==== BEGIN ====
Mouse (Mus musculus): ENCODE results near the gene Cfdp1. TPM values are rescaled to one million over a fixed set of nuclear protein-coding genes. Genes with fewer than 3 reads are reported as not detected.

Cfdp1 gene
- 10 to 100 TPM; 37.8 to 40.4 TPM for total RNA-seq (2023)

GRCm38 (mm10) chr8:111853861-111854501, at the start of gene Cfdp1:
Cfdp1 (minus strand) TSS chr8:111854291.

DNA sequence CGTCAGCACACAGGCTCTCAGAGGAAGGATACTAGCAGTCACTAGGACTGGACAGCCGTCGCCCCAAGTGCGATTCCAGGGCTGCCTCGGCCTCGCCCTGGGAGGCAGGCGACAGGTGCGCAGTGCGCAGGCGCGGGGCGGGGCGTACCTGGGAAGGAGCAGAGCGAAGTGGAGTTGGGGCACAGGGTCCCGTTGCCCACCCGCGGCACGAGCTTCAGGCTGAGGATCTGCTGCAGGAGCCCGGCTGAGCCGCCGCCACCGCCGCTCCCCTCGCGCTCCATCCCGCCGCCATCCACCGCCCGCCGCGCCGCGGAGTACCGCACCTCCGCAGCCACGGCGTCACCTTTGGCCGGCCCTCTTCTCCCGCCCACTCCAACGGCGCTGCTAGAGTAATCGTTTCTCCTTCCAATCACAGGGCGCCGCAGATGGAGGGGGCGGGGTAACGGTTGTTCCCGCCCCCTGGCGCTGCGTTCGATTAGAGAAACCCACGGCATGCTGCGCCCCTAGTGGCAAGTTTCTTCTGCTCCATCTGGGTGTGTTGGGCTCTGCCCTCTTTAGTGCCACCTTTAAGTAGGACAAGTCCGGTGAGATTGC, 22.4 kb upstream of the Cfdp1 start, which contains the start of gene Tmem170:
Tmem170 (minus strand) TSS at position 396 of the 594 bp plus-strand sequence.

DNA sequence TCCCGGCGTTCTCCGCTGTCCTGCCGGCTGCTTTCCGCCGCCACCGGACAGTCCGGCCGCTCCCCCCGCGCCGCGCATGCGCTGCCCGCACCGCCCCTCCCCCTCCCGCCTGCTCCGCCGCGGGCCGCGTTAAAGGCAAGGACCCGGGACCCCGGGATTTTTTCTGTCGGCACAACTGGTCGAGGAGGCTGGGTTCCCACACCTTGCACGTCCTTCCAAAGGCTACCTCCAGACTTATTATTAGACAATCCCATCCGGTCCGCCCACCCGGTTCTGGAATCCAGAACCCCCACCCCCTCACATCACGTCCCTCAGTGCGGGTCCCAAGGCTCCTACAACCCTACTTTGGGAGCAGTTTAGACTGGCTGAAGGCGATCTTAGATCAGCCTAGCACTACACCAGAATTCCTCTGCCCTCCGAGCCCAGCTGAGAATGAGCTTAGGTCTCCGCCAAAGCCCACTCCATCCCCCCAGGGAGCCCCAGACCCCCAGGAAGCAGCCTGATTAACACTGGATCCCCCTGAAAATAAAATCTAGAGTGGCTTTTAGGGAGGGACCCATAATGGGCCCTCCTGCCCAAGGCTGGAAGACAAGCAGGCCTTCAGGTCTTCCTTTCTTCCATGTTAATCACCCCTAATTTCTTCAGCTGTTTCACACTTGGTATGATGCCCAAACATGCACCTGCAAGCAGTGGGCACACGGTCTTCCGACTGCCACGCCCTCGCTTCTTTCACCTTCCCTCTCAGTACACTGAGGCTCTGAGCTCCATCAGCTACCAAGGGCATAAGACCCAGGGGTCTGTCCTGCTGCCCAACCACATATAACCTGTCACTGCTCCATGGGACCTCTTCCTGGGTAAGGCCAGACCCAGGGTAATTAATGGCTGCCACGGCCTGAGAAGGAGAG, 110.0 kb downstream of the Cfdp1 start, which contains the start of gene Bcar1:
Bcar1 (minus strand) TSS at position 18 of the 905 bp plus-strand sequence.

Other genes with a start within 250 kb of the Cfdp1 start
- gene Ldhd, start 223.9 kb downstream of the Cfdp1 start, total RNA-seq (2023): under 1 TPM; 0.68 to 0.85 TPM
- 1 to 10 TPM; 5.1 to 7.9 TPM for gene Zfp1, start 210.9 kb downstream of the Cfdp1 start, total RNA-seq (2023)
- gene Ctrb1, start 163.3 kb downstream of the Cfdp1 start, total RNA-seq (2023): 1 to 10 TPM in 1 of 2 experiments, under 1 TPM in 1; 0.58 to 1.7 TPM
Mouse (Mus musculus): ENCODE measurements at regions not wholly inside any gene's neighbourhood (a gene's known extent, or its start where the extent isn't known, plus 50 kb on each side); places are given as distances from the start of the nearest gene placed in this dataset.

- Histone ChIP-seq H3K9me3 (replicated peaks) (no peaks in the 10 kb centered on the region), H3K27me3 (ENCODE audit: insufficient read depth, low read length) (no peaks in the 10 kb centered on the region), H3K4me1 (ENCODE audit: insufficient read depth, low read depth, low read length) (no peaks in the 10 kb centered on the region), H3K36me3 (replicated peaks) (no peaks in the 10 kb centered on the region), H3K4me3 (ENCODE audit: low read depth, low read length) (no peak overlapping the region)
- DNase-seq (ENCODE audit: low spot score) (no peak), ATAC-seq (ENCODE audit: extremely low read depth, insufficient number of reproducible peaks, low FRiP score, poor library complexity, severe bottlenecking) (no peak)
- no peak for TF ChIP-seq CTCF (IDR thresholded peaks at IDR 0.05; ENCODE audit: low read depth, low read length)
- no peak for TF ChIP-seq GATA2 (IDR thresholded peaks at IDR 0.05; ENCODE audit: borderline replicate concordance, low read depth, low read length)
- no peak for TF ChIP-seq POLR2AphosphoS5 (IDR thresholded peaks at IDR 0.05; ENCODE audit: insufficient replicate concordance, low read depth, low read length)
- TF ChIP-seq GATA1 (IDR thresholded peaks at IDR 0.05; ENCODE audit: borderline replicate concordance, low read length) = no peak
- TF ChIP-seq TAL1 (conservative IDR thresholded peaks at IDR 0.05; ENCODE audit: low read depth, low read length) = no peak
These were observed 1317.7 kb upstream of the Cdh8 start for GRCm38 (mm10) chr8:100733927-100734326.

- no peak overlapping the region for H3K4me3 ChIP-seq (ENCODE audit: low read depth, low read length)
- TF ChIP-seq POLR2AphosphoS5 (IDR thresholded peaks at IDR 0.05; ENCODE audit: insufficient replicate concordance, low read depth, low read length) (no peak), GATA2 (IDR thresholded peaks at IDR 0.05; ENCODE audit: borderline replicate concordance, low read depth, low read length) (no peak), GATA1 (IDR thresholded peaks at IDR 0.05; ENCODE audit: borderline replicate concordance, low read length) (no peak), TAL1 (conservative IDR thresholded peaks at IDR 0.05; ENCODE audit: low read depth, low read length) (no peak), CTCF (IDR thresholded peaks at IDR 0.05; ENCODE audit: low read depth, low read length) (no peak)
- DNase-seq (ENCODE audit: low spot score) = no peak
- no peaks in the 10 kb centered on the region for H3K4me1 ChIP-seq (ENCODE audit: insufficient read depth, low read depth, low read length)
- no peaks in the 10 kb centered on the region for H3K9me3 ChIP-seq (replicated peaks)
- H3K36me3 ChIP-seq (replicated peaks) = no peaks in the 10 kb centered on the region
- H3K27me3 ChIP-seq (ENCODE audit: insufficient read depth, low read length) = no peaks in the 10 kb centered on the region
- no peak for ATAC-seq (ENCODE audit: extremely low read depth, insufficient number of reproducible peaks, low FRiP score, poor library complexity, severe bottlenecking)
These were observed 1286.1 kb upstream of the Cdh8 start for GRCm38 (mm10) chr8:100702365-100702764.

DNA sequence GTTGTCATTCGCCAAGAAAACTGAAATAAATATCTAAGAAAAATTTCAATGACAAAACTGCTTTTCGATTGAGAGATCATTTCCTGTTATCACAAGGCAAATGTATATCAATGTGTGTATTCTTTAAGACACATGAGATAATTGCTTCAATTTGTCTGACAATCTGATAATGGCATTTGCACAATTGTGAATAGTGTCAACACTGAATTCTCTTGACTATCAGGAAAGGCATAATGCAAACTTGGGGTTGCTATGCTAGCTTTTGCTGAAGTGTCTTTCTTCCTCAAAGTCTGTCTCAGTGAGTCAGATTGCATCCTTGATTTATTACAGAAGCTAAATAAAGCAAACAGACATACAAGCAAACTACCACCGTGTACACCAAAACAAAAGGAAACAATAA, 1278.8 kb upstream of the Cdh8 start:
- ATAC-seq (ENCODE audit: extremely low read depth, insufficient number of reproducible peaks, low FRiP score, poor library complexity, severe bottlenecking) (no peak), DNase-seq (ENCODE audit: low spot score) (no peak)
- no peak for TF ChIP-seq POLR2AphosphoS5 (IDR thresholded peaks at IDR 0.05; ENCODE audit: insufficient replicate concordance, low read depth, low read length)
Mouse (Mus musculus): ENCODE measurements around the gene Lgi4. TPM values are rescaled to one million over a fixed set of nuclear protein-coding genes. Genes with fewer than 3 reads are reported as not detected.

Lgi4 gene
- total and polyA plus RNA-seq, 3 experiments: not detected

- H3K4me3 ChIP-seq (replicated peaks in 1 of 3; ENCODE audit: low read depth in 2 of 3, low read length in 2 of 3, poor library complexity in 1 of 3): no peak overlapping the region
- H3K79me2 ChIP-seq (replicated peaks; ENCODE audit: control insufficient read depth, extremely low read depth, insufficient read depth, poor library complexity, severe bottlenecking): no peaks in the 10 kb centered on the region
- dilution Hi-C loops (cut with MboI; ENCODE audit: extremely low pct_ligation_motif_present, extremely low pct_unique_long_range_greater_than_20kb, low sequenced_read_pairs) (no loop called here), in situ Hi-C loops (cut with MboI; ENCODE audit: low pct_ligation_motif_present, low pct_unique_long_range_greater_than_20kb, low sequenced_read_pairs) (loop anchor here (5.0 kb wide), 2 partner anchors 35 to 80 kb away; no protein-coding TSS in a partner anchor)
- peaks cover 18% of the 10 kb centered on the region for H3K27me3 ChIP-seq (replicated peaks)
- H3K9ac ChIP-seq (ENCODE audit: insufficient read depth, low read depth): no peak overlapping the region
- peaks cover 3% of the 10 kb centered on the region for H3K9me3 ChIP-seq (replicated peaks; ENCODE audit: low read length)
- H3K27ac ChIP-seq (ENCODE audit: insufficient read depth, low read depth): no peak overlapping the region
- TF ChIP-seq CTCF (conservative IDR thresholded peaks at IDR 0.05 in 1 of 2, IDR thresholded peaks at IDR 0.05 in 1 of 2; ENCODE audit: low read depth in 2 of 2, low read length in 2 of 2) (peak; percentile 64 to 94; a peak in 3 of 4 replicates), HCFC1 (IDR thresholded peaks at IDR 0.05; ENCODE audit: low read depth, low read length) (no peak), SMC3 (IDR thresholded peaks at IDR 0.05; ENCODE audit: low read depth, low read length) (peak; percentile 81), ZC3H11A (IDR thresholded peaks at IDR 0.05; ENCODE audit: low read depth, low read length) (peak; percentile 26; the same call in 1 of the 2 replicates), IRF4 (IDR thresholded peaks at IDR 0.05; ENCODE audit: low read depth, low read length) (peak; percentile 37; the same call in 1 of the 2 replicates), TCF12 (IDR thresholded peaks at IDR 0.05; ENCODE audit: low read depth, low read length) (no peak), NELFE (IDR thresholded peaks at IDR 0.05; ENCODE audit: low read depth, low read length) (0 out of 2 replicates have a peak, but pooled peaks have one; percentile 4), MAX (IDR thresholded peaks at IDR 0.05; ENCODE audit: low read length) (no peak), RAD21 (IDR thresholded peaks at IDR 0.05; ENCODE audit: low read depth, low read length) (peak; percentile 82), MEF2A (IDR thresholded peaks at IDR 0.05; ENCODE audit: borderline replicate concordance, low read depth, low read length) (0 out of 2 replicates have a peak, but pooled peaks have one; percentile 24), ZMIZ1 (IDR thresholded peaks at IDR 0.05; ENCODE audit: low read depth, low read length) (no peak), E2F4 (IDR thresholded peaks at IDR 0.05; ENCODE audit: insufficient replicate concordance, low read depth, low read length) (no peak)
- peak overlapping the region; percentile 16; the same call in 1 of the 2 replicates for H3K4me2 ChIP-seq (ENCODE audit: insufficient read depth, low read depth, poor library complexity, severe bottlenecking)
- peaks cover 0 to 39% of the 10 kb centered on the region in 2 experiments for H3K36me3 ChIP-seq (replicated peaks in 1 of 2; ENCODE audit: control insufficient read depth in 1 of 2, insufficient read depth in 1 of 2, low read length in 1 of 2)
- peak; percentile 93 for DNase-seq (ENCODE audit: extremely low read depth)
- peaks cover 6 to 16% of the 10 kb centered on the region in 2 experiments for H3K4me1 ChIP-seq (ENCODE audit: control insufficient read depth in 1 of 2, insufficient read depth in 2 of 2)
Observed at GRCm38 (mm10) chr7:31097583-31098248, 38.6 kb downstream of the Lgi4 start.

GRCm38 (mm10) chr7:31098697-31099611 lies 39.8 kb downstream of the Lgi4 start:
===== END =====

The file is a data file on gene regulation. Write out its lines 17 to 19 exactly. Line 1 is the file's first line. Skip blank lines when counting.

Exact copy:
- no peak for TF ChIP-seq CTCF (IDR thresholded peaks at IDR 0.05; ENCODE audit: low read depth, low read length)
- no peak for TF ChIP-seq GATA2 (IDR thresholded peaks at IDR 0.05; ENCODE audit: borderline replicate concordance, low read depth, low read length)
- no peak for TF ChIP-seq POLR2AphosphoS5 (IDR thresholded peaks at IDR 0.05; ENCODE audit: insufficient replicate concordance, low read depth, low read length)